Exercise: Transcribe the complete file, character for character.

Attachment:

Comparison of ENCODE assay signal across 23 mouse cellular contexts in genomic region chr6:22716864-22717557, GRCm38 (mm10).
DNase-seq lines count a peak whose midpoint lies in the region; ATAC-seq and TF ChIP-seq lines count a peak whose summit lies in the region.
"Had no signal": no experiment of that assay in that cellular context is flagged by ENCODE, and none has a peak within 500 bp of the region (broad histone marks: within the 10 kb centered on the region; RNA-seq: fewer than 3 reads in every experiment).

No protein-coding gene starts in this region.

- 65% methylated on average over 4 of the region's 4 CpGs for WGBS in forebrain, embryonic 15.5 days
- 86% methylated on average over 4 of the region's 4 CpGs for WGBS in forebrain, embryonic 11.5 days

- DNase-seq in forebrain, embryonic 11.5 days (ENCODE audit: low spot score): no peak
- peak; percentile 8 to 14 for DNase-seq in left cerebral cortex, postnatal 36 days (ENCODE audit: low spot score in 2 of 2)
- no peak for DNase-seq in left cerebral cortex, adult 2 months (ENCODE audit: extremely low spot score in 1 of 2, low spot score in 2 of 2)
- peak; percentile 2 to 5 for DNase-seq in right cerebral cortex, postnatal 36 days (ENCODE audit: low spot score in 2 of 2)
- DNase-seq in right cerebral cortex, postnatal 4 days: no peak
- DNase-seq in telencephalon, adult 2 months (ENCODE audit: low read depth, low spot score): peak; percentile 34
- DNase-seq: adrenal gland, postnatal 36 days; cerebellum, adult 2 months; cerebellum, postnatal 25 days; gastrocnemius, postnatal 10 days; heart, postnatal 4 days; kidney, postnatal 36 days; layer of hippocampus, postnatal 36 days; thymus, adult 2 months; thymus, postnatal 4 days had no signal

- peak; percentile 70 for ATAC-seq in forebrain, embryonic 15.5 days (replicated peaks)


Comparison of ENCODE assay signal across 23 mouse cellular contexts in genomic region chr6:22716864-22717557, GRCm38 (mm10).
DNase-seq lines count a peak whose midpoint lies in the region; ATAC-seq and TF ChIP-seq lines count a peak whose summit lies in the region.
"Had no signal": no experiment of that assay in that cellular context is flagged by ENCODE, and none has a peak within 500 bp of the region (broad histone marks: within the 10 kb centered on the region; RNA-seq: fewer than 3 reads in every experiment).

No protein-coding gene starts in this region.

- 65% methylated on average over 4 of the region's 4 CpGs for WGBS in forebrain, embryonic 15.5 days
- 86% methylated on average over 4 of the region's 4 CpGs for WGBS in forebrain, embryonic 11.5 days

- DNase-seq in forebrain, embryonic 11.5 days (ENCODE audit: low spot score): no peak
- peak; percentile 8 to 14 for DNase-seq in left cerebral cortex, postnatal 36 days (ENCODE audit: low spot score in 2 of 2)
- no peak for DNase-seq in left cerebral cortex, adult 2 months (ENCODE audit: extremely low spot score in 1 of 2, low spot score in 2 of 2)
- peak; percentile 2 to 5 for DNase-seq in right cerebral cortex, postnatal 36 days (ENCODE audit: low spot score in 2 of 2)
- DNase-seq in right cerebral cortex, postnatal 4 days: no peak
- DNase-seq in telencephalon, adult 2 months (ENCODE audit: low read depth, low spot score): peak; percentile 34
- DNase-seq: adrenal gland, postnatal 36 days; cerebellum, adult 2 months; cerebellum, postnatal 25 days; gastrocnemius, postnatal 10 days; heart, postnatal 4 days; kidney, postnatal 36 days; layer of hippocampus, postnatal 36 days; thymus, adult 2 months; thymus, postnatal 4 days had no signal

- peak; percentile 70 for ATAC-seq in forebrain, embryonic 15.5 days (replicated peaks)